I doubt there will be any tears on Main Street America today. News is hitting the street that Goldman Sachs top seven executives, including CEO Lloyd Blankfein, are giving up their bonuses for 2008. According to the Wall Street Journal article today there were “months of debate” about this decision. Can you imagine how well it would have come out to the millions of people that have lost their homes, 401K investments and even their jobs over companies like this?
Last year Blankfein received a compensation package of roughly $68.5 million, and I suspect that will tide him over fairly well this year – since he’ll only be making $600,000 from his base salary. Are these people really worth that much more than the average General Motors or DHL employee that will be losing their job this year? Sure, they know things that the average person doesn’t, but if you look at the Wall Street masses this year it would appear that they make plenty of mistakes too, and the difference is that the impact can tear apart the global economy. Mess up on a car and it doesn’t sell – doesn’t seem quite so bad.
Experts are predicting that there will be somewhere between 3 and 5 million foreclosures next year alone. These figures amount to somewhere between 8,000 and 14,000 people evicted from their home every day. This is obviously not a small problem and with the continued acceleration of foreclosures it is very unlikely that it’s going to get better any time soon. Something has to be done; the situation has gone from bad to worse and the world economy is now free-falling into a global recession unlike anything imagined before.
I’ve already expressed that Henry Paulsen is not able to help the economy and I believe that time will show he prolonged and worsened the problems that he/Goldman Sachs helped create. I’m hopeful about Barack Obama coming into office because I believe that the world needs change and hope to empower the average citizen to help with improving the economy – to help the consumer believe. Unfortunately, I don’t think that Barack Obama will be enough and that’s where I believe the United States (and the world as an extension of the US) needs a bailout/stimulus plan that helps stabilize the markets while simultaneously improving consumer confidence. Some components should include:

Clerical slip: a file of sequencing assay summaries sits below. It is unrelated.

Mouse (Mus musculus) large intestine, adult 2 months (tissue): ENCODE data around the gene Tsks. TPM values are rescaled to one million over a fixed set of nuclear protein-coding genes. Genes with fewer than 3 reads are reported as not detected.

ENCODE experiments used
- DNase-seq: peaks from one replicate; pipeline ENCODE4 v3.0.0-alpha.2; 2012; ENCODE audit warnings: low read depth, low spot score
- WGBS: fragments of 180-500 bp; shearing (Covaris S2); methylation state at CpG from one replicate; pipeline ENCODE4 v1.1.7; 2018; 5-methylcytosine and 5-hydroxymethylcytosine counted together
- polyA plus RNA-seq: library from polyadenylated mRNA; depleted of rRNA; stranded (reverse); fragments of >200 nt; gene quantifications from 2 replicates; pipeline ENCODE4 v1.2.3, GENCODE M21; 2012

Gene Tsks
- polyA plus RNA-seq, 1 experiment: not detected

My position has shifted from being angry about the $700 billion financial rescue program to downright scared. Every day Treasurey Secretary Henry Paulsen (former CEO of Goldman Sachs) comes out with some new screwball plan to use the remaining dollars, but like Chicken Little, his whining reasoning is becoming less and less believable. Today, for example, he’s suggesting to relieve pressures on consumer debt, including credit cards, car loans, and student loans, which he believes are “creating a heavy burden on the American people and reducing the number of jobs in our economy.”
Somehow I don’t believe that my student loans, credit card bills, or car payments are creating any undue burden on the American people, and I’m not sure how reducing or changing the terms of my agreements will significantly impact or benefit anyone. For people that it will impact, I’m not sure that I agree this will be of any help to the long-term improvement of our economy. Quite the opposite, actually, because the money will be spent and spooked consumers will be unlikely to jump right back into school, a new car, or even additional credit card payments.